ON NEW YEAR’S DAY 2022, to shed some holiday weight and make the most of one of the world’s great strolling cities, I resolved to walk several miles each day around the streets of New York.
I’ve always had a happy knack for finding money as I wander. Ideally, I’d love to have been blessed with a more glamorous superpower. But alas, my lot in life seems to be a preternatural ability to locate lost coins at a hundred paces—the result of a thrifty Scots heritage, perhaps.
Previously, I simply pocketed street finds and sent them swiftly back into the circular economy. This time, however, I decided to put any such money in a jar, tally up the total on Dec. 31 and invest the proceeds in the stock market. Losing pounds while finding dollars struck me as a winning combination.
Ultimately, my daily constitutionals around the streets of Gotham in 2022 yielded $154.73. I also collected assorted odds and ends of jewelry that, while not exactly Art Deco Cartier, certainly has some melt value given gold’s surging start to 2023. A life-changing haul? Hardly. But for literally free money, my $154.73 is nothing to sneeze at.
These coins—and they were all coins, bar one solitary crumpled dollar bill—spanned 111 years. They ranged from a sparkling new 2022 Maya Angelou quarter to a wheat penny from, astonishingly, 1911. That was twelve months before the Titanic sank and the year when a pair of capitalist icons—Ronald Reagan and IBM (symbol: IBM)—each entered the world. More on the latter in a moment.
The antique cent was part of a mysterious hoard housed in a heavy copper pot and tossed in the trash. My best guess is it came from a newly shuttered pizza parlor nearby. It contained an eclectic mix of older and more recent low denomination U.S. coins, discontinued foreign currency and some stray New York City subway tokens from yesteryear.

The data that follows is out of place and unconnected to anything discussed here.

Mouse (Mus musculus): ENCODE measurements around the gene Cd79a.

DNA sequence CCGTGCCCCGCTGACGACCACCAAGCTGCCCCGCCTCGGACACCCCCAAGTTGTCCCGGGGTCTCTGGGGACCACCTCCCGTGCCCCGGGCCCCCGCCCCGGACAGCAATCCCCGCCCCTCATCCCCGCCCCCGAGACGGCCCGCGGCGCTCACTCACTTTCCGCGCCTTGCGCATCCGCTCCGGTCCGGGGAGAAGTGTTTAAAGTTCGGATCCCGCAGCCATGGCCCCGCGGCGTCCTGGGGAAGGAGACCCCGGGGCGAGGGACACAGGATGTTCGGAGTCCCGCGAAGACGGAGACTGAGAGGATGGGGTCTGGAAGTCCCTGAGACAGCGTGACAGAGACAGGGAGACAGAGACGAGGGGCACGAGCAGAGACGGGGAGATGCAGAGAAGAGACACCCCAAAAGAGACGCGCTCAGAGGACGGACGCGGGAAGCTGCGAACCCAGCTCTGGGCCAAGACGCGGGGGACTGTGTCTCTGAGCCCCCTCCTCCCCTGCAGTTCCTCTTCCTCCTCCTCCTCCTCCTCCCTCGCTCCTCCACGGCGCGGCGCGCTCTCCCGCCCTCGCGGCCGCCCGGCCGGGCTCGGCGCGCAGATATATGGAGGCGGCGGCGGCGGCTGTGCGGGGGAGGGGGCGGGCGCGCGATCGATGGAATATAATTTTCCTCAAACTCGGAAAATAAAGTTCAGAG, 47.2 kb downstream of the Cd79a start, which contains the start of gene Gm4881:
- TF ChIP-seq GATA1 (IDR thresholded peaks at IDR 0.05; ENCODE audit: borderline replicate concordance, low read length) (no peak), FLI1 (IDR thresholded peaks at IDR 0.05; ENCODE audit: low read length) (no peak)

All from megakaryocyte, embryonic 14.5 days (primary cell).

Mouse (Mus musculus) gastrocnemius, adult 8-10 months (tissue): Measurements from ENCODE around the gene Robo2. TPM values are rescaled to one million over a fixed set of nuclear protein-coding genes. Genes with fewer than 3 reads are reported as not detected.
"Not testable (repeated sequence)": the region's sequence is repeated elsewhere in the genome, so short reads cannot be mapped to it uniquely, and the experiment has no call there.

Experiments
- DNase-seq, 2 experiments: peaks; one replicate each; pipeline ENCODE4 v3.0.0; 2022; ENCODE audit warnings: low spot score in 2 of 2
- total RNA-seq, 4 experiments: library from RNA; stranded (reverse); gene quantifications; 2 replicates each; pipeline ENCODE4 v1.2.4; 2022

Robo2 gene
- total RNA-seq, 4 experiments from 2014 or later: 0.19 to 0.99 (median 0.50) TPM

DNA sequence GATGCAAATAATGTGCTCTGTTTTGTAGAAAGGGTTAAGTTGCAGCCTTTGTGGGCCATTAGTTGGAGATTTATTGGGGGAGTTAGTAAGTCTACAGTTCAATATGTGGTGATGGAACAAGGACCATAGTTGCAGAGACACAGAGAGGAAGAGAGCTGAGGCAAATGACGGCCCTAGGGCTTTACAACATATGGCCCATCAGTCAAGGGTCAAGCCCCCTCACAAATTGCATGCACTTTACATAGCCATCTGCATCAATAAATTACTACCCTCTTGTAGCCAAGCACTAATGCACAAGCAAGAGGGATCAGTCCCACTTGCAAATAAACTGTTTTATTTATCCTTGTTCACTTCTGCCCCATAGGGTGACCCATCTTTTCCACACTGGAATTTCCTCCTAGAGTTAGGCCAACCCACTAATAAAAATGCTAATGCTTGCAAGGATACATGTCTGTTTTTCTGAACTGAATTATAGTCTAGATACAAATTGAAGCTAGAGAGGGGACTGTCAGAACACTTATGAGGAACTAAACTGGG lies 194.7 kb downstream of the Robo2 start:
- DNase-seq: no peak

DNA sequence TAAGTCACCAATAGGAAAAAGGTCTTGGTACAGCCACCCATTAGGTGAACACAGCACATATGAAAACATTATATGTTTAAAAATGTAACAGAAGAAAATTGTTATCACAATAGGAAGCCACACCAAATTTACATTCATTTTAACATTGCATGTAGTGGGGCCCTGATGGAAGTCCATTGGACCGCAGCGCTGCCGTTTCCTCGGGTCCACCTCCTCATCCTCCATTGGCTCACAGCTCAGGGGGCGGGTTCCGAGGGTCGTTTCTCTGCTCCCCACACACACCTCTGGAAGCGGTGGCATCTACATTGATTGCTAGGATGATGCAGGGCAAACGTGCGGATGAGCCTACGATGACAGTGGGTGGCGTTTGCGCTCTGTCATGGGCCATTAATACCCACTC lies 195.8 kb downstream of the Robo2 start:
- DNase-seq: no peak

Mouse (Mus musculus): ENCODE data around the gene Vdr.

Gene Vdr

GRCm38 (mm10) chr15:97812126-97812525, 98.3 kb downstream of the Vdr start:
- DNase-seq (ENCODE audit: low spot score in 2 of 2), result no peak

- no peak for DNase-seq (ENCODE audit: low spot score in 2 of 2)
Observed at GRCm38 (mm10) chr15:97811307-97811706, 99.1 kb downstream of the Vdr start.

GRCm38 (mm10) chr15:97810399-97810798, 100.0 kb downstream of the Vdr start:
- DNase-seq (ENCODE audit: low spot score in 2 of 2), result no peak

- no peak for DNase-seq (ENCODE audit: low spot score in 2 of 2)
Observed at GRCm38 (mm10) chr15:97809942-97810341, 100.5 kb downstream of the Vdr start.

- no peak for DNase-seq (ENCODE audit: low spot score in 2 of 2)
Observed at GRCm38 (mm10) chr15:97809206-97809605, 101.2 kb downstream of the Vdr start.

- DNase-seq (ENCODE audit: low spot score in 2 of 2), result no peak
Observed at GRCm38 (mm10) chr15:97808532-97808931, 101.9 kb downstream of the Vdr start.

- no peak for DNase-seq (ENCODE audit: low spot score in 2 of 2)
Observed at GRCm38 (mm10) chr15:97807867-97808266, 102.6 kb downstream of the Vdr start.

I found that stash in broad daylight on a major Manhattan thoroughfare, so I undoubtedly wasn’t the first to see it. Maybe my fellow New Yorkers, being a famously blasé bunch, opted to eschew the time-consuming payoff. Others perhaps missed it by virtue of being buried in their cellphones. Still more may have decided that lifting it was not worth the potential hernia, such was its weight.
Anyway, here are my two cents’ worth from a year of profitable sidewalk pickups:
After concluding that a Coinstar machine’s approximately 11% commission was too rich for my blood, I chose the more laborious but free alternative of manually counting the cash, rolling up the coins and depositing the winnings at my local Chase bank branch. Above the teller was a sign saying, “Please understand that coin orders may be limited or unavailable due to the government shortage.” Redeeming my found money thus came with the added bonus of helping to juice the money supply.
Next up: What stock to buy? For a giggle, I initially toyed with the idea of purchasing either Amazon (AMZN) or Google parent Alphabet (GOOG). Remarkably—given that they began 2022 trading at about $3,400 and $2,890, respectively—I could easily afford either. This, thanks to a pair of 20-for-one stock splits and annual price plunges of 51% and 39%.
Neither pays a dividend, though, and I wanted a relatively high-yielding stock from the iconic Dow Jones Industrial Average. Based on year-end levels, among other permutations, I could afford to buy as many as five shares of Intel (INTC), four of Walgreens Boots Alliance (WBA) or three of Verizon (VZ). Since single stocks were all the rage in 2022, however, I opted for a solitary share at a higher price point.
After seriously considering New York’s own JPMorgan Chase (JPM) as a way of giving back—its employees were so wonderfully patient counting my coins, after all—I went with another Empire State outfit, IBM. The quintessential blue chip stock, “Big Blue” ended last year comfortably in the green—no mean achievement in an annus horribilis for the overall stock market.
A “dividend aristocrat” that has increased its payout for 27 straight years, IBM’s roughly 4.5% yield is more than double that of the S&P 500. Since I’m 53—at my absolute financial zenith, allegedly—and several studies have linked daily walks with longevity, I could conceivably be making money on my found money for more than three decades. Add the $60 that HumbleDollar is paying for this article, and those humble coins really are the gift that keeps on giving.
That this publication compensates its authors solely via PayPal or Venmo does, admittedly, hint at the law of diminishing returns for street finds in an increasingly cashless society. Still, the priceless lessons I’ve already learned en route—the virtues of delayed gratification, the time value of money and the miracle of compound interest—will last a lifetime.
Justin Sharon is a freelance writer. After working at Merrill Lynch for many years, he shifted his career focus to financial journalism. Among other subjects, he also authors a monthly column devoted to British soccer.